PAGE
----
The Objects

4th May 1815

Source: Pinakoteka Zaścianek

Adam Jerzy Czartoryski and the Kingdom of Poland

Contributed by: Jarosław Czubaty

Prince Adam Jerzy Czartoryski (1770-1861), seen here in an 1810 portrait by Józef Oleszkiewicz, was a descendant of a Polish aristocratic family who supported the Polish national cause. Because of this, after the Third Partition of Poland (1795), he was called by Catherine the Great to the court of Saint Petersburg, to guarantee the Czartoryskis’ loyalty towards Russia. After Alexander I’s accession to the throne, he forged a career in the Russian government. At the forefront of Russian diplomacy in the years 1801-1806, he attempted to persuade Alexander I to restrain Napoleon’s growing hegemony in Europe and to rebuild the Polish state.

During the Congress of Vienna Czartoryski supported the tsar’s efforts to create the Kingdom of Poland with Alexander I as its constitutional ruler. This goal required him both to mitigate the opposition of the many reluctant Russian dignitaries and to moderate the anti-Russian mood of many Poles. During Napoleon’s 100 Days Czartoryski was afraid that the Emperor’s return to power might awaken pro-Napoleonic sympathies among Poles and destroy his previous efforts to create a compromise between them and their future (Russian) king. He published several anonymous letters and articles in the Warsaw newspapers attempting to bring his compatriots to their senses and dissuading them from involvement in a new conflict between Napoleon and the coalition.

Geolocation

Prince Adam Jerzy Czartoryski (1770-1861), seen here in an 1810 portrait by Józef Oleszkiewicz, was a descendant of a Polish aristocratic family who supported the Polish national cause. In the 1792 war he fought against Russia in defense of Poland’s sovereignty, and after the Third Partition of Poland (1795) he was called by Catherine the Great to the court of Saint Petersburg as a guarantor of the Czartoryskis’ loyalty towards Russia. As a friend of Prince Alexander Pavlovitsch, he was able to make a career in the Russian government after the Prince’s accession to the throne in 1801, belonging to the circle of the so-called ‘young friends of the tsar’ who advised the new ruler on many state matters.

At the forefront of Russian diplomacy in years of 1801-1806, Czartoryski attempted to persuade Alexander I to restrain Napoleon’s growing hegemony in Europe and rebuild the Polish state.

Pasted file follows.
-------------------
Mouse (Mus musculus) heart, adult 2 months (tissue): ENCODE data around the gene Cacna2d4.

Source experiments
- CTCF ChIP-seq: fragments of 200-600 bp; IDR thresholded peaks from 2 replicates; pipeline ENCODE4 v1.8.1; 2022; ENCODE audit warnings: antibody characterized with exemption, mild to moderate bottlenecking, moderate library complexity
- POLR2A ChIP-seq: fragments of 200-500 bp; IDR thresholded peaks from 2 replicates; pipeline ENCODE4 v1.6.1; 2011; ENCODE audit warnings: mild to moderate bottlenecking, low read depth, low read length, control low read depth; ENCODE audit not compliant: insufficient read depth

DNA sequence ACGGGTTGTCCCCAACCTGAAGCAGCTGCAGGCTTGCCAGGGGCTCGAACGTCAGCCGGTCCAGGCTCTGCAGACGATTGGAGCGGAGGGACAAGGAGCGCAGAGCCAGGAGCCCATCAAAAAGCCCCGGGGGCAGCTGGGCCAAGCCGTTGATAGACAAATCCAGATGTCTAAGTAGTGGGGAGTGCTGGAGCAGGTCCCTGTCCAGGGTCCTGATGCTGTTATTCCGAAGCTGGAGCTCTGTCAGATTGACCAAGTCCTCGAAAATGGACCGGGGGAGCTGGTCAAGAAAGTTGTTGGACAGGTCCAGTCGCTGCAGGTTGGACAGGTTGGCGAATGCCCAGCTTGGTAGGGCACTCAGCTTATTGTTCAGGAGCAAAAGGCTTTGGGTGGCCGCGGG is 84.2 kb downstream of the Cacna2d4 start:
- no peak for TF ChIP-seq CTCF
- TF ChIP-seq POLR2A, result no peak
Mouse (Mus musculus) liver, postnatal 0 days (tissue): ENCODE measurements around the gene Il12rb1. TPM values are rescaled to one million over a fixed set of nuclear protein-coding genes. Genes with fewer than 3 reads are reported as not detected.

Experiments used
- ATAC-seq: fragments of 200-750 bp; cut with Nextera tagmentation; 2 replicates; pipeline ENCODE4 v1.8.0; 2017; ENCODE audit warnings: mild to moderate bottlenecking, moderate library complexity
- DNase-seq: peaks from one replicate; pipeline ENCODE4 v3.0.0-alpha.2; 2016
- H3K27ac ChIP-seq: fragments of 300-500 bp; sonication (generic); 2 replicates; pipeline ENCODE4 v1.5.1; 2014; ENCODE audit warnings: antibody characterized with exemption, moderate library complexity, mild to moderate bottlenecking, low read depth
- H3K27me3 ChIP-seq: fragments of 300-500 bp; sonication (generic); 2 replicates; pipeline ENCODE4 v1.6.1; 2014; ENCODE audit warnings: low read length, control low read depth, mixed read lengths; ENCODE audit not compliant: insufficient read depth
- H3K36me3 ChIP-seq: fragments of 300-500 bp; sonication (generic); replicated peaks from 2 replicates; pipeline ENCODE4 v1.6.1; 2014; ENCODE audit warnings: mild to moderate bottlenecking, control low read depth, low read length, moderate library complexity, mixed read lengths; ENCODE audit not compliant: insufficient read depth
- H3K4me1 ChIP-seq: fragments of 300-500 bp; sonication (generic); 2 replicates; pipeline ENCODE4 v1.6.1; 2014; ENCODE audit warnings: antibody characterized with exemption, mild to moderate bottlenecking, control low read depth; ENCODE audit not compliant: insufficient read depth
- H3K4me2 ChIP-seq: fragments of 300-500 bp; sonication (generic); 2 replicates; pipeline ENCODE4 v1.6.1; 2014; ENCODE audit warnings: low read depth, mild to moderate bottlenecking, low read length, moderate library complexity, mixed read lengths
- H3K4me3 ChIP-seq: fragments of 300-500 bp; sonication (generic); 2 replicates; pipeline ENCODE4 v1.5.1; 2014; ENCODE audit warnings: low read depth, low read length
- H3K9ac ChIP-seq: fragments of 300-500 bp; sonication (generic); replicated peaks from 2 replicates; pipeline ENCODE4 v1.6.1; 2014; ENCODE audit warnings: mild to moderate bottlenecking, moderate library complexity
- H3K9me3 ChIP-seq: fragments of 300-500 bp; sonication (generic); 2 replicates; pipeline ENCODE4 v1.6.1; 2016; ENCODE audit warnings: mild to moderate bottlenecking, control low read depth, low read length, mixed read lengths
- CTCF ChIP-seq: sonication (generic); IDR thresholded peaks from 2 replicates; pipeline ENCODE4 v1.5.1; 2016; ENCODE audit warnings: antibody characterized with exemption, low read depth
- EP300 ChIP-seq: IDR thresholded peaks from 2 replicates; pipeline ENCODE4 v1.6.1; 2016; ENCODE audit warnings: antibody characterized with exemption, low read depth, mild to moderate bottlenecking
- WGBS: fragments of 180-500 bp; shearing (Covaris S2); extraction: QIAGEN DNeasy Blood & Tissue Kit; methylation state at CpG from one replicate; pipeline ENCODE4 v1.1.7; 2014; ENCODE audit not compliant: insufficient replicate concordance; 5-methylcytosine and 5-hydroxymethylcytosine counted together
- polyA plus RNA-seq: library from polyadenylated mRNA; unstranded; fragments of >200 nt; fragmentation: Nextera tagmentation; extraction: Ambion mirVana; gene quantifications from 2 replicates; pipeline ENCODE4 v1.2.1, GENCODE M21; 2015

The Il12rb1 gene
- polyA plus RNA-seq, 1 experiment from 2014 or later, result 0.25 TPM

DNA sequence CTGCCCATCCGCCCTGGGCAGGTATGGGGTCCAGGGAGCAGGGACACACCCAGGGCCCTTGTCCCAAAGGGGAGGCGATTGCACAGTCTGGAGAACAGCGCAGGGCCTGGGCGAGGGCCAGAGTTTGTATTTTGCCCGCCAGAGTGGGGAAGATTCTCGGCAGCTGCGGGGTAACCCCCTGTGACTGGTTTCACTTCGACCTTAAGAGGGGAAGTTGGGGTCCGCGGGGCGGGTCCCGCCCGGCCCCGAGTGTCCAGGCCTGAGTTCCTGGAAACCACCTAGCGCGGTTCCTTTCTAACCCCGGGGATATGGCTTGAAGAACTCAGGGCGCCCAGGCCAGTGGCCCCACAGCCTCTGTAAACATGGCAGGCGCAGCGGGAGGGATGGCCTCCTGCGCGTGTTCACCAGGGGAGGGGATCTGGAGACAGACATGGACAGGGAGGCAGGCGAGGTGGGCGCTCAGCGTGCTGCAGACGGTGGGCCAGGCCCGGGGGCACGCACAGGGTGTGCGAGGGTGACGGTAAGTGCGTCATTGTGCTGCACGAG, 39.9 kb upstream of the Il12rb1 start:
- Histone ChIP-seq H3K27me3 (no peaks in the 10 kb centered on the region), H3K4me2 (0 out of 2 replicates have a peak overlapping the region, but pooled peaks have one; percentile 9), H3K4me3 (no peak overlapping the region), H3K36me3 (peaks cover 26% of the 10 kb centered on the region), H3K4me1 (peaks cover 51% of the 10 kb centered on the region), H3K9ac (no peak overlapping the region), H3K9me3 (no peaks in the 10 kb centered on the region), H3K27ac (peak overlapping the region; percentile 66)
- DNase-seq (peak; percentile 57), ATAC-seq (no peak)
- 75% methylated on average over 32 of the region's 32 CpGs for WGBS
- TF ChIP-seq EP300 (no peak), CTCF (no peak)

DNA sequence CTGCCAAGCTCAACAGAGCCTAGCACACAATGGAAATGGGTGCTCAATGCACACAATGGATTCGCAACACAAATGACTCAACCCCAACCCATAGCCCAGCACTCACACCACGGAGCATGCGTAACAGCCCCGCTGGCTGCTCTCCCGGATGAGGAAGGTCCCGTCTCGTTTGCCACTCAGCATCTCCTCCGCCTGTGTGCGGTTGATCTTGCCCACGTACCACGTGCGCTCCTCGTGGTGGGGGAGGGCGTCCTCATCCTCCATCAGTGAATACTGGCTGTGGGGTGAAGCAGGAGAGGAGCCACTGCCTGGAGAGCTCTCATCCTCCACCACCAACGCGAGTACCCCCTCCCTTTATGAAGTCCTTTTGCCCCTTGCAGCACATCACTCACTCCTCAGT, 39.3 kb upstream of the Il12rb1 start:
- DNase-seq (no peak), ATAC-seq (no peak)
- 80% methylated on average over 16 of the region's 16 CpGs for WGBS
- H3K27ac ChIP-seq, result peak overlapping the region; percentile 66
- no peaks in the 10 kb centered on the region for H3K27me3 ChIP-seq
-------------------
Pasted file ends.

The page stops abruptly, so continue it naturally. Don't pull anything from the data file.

After 1806, he moved away from active service but maintained friendly relations with the tsar. Although he was disillusioned with the Russian political system, he nonetheless believed in the liberal intentions of Alexander I, and was convinced that the tsar should use the force of the Russian empire to restore the Polish state.

During the Congress of Vienna Czartoryski supported the tsar’s efforts to create the Kingdom of Poland with Alexander I as its constitutional ruler. This goal required him both to mitigate the opposition of many reluctant Russian dignitaries and to moderate anti-Russian moods of many Poles. During the Napoleon’s 100 Days he was afraid that Emperor’s return to power might awaken pro-Napoleonic sympathies among the Poles and destroy his previous efforts to create a compromise between them and their future (Russian) king.

He published several anonymous letters and articles in the Warsaw newspapers attempting to bring his compatriots to their senses and dissuading them from involvement in a new conflict between Napoleon and the coalition. His fear was not unfounded: the Napoleonic legend was still vivid in Poland, and the anti-Russian mood was widespread, especially among many officers and young men. Ultimately, the conviction that the new war would not affect the political situation in the Polish lands prevailed, and no official pro-Napoleonic action was taken, although about 1000 Polish volunteers fought alongside Napoleon in Belgium campaign.

On 20 June 1815, two days after the battle of Waterloo, the Kingdom of Poland was officially proclaimed in Warsaw.


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